“A fun, family-friendly singletrack experience and home of the annual 18 Hours of Fruita bike race.”
— A Clark
Simple and fun trails with challenges suitable for beginner/intermediate riders. The park has alternative water-based activities to complete the day.
These trails are best served for families or beginning to intermediate riders. But they are just plain fun, regardless, and the lake offers a post-ride dip opportunity for a complete day of fun. The best sections are the twists and turns and berms near Mack Mesa Lake and Coyote Wash.
This route was ridden mostly as an out-and-back to double up on the experience and mileage. These trails can be made into a loop by connecting back to the Bookcliff campground and parking lot via the East Bluffs Loop
crossing over the bridge at the eastern lake inlet on the eastern side of the system.
Need to Know
Freshen up on your bird identification chops before heading out, as the trails also serve as a well-known birding location as sightings of bald eagles, white swans, geese, snow geese, and even sand hill cranes are common at certain times of the year. For this reason, please be respectful of other visitors who seek these adventures, too.
The famed 18 Hours of Fruita
mountain bike race uses the main seven-mile course for their annual spring event so plan your trip accordingly. The campground is popular and often booked in advance, but they have walk-up sites as well, so go early to secure one. The area is open to day-use and has a fantastic grassy, shaded picnic area just off the beach for day-use visitors.
There is next to nothing in the way of food or beverage nearby other then a Conoco gas station closer to the highway, so plan to come prepared.
Rabbit Valley, Kokopelli and all the Fruita trails are very close by and easily accessible via bike or car.
Whether you are here as a destination base camp for the area's famous Fruita and Kokopelli trails or passing through on your way west to UT or deeper east into CO, the Highline Lake State Park is a camping oasis in the Western Colorado desert just north of Loma, CO. The small RV and tent friendly campground, which offers bathrooms and showers, is chock-full of families loaded down with mountain bikes, fishing poles, and canoes.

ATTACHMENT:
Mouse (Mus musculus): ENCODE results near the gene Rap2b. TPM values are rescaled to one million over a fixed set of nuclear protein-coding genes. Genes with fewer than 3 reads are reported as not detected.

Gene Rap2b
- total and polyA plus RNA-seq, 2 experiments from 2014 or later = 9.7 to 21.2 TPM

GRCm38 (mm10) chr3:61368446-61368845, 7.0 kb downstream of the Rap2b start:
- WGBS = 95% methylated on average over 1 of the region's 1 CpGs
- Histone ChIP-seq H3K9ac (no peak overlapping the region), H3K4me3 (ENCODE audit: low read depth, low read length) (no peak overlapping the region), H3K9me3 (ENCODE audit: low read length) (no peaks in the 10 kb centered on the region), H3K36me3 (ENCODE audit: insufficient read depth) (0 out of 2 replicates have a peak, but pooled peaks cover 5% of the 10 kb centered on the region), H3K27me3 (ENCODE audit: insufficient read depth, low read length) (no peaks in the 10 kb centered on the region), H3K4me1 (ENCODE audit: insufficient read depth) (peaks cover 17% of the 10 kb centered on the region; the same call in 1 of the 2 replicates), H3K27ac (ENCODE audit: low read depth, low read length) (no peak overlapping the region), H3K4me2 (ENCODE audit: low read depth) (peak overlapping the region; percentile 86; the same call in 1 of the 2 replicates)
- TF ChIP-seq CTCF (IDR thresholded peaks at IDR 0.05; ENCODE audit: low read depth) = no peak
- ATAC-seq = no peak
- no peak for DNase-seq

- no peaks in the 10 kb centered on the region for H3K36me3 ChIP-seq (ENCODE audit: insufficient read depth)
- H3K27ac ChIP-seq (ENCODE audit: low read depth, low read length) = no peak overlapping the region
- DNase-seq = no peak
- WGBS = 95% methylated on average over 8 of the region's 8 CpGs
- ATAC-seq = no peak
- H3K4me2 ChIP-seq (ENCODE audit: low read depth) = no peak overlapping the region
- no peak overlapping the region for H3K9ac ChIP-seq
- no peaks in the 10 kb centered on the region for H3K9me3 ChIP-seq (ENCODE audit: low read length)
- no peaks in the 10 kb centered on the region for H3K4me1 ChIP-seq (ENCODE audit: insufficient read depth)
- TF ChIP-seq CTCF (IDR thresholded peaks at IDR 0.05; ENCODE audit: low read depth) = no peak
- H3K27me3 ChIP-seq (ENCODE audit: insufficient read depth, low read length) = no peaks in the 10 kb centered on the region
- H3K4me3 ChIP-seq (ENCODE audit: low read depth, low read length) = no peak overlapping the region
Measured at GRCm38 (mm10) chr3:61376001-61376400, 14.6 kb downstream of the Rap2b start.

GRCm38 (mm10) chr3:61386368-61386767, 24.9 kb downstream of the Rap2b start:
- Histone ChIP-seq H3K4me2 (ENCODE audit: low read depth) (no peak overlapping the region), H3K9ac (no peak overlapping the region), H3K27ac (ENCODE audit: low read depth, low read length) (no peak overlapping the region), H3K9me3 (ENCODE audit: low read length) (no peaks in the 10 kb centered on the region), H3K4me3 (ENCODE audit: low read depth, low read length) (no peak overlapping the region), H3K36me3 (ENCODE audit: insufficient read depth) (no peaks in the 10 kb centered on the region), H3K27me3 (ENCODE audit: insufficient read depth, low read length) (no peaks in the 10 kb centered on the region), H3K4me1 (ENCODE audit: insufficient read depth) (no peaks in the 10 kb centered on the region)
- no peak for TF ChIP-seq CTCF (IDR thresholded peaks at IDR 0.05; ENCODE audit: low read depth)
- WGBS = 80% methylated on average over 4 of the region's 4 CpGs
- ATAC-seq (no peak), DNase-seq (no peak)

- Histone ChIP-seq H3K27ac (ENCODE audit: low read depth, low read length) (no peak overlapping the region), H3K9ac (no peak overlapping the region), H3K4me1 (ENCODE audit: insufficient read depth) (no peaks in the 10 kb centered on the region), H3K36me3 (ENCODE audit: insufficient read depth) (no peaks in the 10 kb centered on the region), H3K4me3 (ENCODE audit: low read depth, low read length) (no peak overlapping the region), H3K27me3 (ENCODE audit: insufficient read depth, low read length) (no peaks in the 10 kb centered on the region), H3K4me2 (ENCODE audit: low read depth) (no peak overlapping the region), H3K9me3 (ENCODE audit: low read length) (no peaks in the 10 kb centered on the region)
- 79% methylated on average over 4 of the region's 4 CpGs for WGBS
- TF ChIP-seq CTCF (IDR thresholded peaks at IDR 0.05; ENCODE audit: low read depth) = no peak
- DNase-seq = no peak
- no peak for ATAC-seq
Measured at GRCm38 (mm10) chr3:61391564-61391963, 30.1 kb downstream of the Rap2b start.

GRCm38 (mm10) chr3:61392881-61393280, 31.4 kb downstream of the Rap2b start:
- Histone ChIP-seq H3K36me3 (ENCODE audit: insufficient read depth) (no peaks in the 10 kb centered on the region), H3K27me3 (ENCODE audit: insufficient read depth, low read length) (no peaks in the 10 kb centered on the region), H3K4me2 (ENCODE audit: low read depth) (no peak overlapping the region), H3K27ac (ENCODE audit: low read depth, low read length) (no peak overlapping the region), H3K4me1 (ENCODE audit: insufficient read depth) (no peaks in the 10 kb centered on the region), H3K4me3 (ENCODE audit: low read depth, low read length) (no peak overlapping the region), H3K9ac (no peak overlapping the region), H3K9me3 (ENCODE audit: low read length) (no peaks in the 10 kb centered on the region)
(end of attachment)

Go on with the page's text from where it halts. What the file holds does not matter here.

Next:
This set of trails is mostly referred to as the 18 Hours of Fruita
Course on the north and northwest portions and also utilizes the Blue Heron Marsh Trail
and East Bluffs Loop
trails to the east, south and southeast. It is not entirely clear where one ends and another begins but they all connect.
The trails here, while on lands mostly devoid of vegetation save for some sagebrush, prairie grasses, weeds and a few cottonwoods, are perfect as fun, non-technical, introductory-level, family singletrack riding. Yet the trails include enough twists and turns and berms that can add challenge to the seasoned rider that, when taken at higher speeds, offer ample opportunities to hone bike-handling skills on tight and alternating banked berms and loose corners.
There are over seven miles of trails here that ride well in both directions ranging from short steep climbs, twisting berms, gravel and dirt singletrack and doubletrack. There is more than enough to keep the young-ins challenged and happy and to scratch the parental itch to ride real trails.
The campground itself is full of big cottonwood trees that provide shade for the relentless CO sunshine, and the lake includes a swim beach that opens in May to wash the dust off your lil' dirt devils while you prep the bikes for a second lap in reverse direction!
History & Background
Highline Lake State Park
1800 11.8 Rd., Loma, CO 81524
Take the Loma exit from I-70, turning onto Highway 139 North. Travel 6 miles to Q Road, then turn left onto Q Road. At 11.8 Road, turn right and follow 11.8 Road to the Highline Lake State Park East Campground/Day-Use entrance. There are signs posted along the way.